Saturday, November 29, 2008
Fred Pearce - When the Rivers Run Dry - What happens when our water runs out?
There is a great irony that we live on a planet which is two thirds covered in water, yet millions of people around the globe live in areas of water shortage, or areas where the water isn't safe to drink.
New Scientist writer Fred Pearce looks at the reasons why water has become such a limited resource - there are many reasons - climate change has played its part, but more often than not, human changes have caused the problems. In many areas of the world - in particular places in the Middle East, though the US and China are great culprits to, people are using ancient underground acquifiers. These fossil reservoirs of water take thousands of years to fill, but are being emptied at a rate far faster then they are replenished.
Pearce demonstrates how sometimes our irrational use of water - to keep the fountains running in desert cities for instance - leads to these shortages. But he also illustrates how attempts to store water have often led to problems. He describes the mania for dams to produce hydro-power and store water for future use, has surprisingly caused more problems then they have solved, being the source of flooding, pollution and destruction of ecological areas. There is the insanity of huge reservoirs in the desert, water evaporating into the air while downstream people die of thirst.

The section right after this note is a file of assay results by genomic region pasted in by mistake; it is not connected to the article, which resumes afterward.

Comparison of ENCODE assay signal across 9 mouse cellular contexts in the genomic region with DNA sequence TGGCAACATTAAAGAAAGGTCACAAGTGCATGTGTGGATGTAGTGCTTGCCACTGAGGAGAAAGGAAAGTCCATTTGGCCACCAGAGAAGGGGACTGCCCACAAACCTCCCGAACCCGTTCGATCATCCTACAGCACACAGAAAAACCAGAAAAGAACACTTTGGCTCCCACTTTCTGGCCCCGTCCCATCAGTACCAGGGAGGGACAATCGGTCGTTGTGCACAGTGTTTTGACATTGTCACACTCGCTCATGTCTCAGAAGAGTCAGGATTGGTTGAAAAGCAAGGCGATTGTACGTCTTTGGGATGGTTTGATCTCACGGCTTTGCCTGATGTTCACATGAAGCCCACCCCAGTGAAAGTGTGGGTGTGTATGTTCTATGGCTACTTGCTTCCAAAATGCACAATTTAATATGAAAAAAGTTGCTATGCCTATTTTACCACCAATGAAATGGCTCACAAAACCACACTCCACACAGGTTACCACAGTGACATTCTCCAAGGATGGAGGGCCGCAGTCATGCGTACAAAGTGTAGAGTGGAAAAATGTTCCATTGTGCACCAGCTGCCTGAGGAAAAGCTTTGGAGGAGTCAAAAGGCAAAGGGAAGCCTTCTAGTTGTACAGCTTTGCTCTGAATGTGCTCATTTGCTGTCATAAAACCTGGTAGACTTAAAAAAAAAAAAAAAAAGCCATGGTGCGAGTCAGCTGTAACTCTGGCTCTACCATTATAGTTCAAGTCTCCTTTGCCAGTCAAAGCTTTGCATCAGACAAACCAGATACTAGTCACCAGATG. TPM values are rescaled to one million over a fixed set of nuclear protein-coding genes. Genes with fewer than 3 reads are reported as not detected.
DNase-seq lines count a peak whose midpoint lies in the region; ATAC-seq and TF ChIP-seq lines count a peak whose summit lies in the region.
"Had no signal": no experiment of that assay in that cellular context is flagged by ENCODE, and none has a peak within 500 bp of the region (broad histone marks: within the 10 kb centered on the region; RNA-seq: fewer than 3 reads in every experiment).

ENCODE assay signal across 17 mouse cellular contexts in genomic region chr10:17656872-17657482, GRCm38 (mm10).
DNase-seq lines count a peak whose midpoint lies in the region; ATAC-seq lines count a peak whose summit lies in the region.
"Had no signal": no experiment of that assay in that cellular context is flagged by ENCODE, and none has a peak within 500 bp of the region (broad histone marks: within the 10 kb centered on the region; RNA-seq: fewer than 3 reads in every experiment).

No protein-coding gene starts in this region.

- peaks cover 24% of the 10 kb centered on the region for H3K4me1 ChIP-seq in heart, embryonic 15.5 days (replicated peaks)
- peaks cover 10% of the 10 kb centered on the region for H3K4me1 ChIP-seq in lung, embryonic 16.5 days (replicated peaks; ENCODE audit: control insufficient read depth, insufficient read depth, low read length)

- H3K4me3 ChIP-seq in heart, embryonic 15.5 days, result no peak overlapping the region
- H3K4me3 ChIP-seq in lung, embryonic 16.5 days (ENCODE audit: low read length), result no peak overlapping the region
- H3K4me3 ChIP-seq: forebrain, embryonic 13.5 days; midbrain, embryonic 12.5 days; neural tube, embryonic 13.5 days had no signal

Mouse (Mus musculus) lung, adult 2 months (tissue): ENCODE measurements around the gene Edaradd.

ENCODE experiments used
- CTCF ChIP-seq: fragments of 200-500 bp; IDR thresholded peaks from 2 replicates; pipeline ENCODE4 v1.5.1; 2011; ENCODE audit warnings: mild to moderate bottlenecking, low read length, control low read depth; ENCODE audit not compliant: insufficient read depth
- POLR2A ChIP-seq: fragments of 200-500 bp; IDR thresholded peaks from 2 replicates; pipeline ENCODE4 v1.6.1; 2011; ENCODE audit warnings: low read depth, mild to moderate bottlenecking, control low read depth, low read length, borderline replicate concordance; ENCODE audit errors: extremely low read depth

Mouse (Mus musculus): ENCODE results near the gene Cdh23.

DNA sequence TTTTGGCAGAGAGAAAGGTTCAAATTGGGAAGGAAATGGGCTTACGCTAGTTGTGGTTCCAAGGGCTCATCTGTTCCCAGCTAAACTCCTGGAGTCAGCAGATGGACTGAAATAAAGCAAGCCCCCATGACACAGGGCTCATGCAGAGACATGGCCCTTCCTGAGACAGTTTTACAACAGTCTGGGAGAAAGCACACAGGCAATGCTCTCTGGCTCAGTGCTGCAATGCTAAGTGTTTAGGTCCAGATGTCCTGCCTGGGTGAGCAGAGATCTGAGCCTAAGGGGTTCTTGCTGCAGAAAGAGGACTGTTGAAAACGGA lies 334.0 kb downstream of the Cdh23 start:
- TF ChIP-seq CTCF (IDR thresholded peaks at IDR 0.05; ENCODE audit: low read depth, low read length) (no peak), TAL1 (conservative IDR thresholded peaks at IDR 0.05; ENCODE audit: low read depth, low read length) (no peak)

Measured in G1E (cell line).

This isn't a cheerful book. Pearce offers us a glimpse of a future were millions of people suffer from drought and water shortages. But he does show how a different approach could solve many problems. He challenges the idea of big engineering problems as the solution, and shows how localised projects across the world could solve many of the problems associated with wate - in this sense the book is a hopeful one that does also offer a glimpse of a much better society - where human society is much more in balance with the rhythms and cycles of the natural world, in this case, the very ebb and flow of the rivers, streams and seas.